German and French tax authorities have searched the homes of wealthy clients and the offices of major Swiss banks UBS and Credit Suisse in an ongoing inquiry into tax evasion and money-laundering.
German police in Bochum and Duesseldorf raided the homes of Credit Suisse bank customers, suspected of evading taxes. Currently about 5000 German clients of Swiss banks are under investigation over Bermuda-based life insurance products used by some wealthy clients to hide money. Last year Credit Suisse paid €150 million ($183.83 million) to German tax authorities to settle an inquiry over allegations the bank and its employees helped Germans dodge tax.
In France detectives raided the offices of UBS in three major cities: Lyon, Bordeaux, and Strasbourg. The move came as French President Francois Hollande announced plans to increase taxes on businesses and the wealthiest households to reduce the budget deficit.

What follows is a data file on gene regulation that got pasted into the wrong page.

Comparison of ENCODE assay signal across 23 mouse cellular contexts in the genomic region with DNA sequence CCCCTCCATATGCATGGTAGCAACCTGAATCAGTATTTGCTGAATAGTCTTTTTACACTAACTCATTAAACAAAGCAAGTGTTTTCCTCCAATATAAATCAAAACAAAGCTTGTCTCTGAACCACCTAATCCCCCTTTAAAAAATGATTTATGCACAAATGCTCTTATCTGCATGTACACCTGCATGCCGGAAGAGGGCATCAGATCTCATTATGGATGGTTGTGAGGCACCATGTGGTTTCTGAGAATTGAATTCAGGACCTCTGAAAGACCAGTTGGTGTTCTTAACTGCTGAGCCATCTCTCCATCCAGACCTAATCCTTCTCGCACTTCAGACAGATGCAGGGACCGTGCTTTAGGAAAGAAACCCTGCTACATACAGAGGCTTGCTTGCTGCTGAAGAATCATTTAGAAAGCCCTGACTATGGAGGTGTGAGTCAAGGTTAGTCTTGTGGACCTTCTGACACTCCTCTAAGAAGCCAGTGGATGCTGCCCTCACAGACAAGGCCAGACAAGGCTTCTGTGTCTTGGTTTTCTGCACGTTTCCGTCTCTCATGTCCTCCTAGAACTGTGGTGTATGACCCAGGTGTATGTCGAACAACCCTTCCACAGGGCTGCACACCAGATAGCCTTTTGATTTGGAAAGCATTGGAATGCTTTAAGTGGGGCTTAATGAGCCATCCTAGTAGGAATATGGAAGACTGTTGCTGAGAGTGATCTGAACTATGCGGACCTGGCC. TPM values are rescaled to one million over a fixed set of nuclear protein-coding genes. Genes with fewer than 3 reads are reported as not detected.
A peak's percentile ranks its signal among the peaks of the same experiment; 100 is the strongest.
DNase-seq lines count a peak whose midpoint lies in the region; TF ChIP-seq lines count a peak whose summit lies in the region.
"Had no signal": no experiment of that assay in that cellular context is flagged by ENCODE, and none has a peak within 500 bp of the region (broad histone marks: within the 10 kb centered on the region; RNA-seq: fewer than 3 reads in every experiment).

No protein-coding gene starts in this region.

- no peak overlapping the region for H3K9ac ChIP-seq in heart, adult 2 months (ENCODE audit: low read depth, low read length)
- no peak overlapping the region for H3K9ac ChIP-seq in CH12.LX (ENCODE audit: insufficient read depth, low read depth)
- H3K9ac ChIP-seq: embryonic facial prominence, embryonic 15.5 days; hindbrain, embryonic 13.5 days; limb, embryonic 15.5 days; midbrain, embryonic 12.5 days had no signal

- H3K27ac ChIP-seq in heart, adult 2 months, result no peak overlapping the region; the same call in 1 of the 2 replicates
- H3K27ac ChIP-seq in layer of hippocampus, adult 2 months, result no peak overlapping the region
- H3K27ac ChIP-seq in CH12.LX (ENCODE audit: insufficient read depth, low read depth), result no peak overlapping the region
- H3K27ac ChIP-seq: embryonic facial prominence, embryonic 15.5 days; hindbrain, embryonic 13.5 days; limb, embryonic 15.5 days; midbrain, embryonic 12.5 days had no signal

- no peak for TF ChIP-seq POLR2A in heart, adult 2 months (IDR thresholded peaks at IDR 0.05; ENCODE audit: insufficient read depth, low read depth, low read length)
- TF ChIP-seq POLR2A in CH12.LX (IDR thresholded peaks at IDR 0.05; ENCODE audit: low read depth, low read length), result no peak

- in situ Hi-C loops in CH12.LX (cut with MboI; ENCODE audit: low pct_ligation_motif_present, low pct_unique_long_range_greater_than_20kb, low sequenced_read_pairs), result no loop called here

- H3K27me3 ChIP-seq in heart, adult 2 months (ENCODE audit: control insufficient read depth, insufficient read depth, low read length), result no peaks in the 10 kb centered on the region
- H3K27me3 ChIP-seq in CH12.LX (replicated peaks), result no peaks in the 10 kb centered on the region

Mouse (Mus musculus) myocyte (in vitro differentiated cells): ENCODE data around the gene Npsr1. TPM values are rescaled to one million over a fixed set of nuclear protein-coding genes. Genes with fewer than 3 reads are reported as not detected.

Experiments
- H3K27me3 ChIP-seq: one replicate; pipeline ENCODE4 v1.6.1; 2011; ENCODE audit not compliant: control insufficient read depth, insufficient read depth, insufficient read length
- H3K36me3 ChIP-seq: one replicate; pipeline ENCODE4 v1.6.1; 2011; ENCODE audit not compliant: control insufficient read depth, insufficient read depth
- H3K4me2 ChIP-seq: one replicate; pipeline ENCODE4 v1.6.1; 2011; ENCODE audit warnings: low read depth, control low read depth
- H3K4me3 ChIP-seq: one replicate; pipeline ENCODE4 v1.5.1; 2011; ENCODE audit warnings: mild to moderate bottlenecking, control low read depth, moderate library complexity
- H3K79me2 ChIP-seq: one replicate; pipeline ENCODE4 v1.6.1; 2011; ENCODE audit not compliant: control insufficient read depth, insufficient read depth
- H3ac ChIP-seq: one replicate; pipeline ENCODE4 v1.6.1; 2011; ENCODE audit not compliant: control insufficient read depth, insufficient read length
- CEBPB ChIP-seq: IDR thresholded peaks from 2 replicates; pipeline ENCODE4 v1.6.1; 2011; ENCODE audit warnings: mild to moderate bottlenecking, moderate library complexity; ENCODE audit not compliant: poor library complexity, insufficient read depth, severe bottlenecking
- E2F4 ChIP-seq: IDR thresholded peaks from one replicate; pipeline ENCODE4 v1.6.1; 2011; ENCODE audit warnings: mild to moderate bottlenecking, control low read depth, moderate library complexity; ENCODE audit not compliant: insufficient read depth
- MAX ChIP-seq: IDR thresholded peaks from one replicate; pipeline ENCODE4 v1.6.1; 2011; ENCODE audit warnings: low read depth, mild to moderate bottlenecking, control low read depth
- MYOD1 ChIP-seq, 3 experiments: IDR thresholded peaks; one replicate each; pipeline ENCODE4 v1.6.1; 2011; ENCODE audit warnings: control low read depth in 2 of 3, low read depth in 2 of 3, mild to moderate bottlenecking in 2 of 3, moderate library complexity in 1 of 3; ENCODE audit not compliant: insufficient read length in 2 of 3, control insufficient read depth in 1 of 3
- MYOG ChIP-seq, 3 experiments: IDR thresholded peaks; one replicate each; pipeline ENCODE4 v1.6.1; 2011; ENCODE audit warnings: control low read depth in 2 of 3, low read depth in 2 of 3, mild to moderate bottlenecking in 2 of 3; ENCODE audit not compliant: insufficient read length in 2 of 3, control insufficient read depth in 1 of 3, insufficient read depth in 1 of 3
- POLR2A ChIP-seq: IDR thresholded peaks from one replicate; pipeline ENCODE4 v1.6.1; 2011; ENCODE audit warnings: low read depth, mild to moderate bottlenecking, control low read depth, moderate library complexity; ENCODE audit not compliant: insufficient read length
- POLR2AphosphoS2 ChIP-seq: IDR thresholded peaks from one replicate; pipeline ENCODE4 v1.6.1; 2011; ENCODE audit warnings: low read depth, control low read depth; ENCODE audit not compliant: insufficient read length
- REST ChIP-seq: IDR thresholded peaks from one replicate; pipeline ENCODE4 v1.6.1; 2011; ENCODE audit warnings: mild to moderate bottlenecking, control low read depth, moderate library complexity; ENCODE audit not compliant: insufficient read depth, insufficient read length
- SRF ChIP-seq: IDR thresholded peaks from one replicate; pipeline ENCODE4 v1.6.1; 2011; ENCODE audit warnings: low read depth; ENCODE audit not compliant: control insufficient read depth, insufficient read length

In 2009 US and Swiss authorities struck a deal, forcing UBS to pay a fine and release the names of thousands of American clients, suspected of tax evasion. US authorities are still probing Swiss banks such as Credit Suisse and Julius Baer over tax offences.
Swiss banks are known for maintaining a high standard of secrecy to protect clients since 1934, when criminal penalties were imposed for revealing a client's identity. It made Switzerland a safe haven for wealthy people around the world to stash their fortunes. However, the financial crisis forced European as well as US authorities to focus on tax evasion in order to bring money back home.
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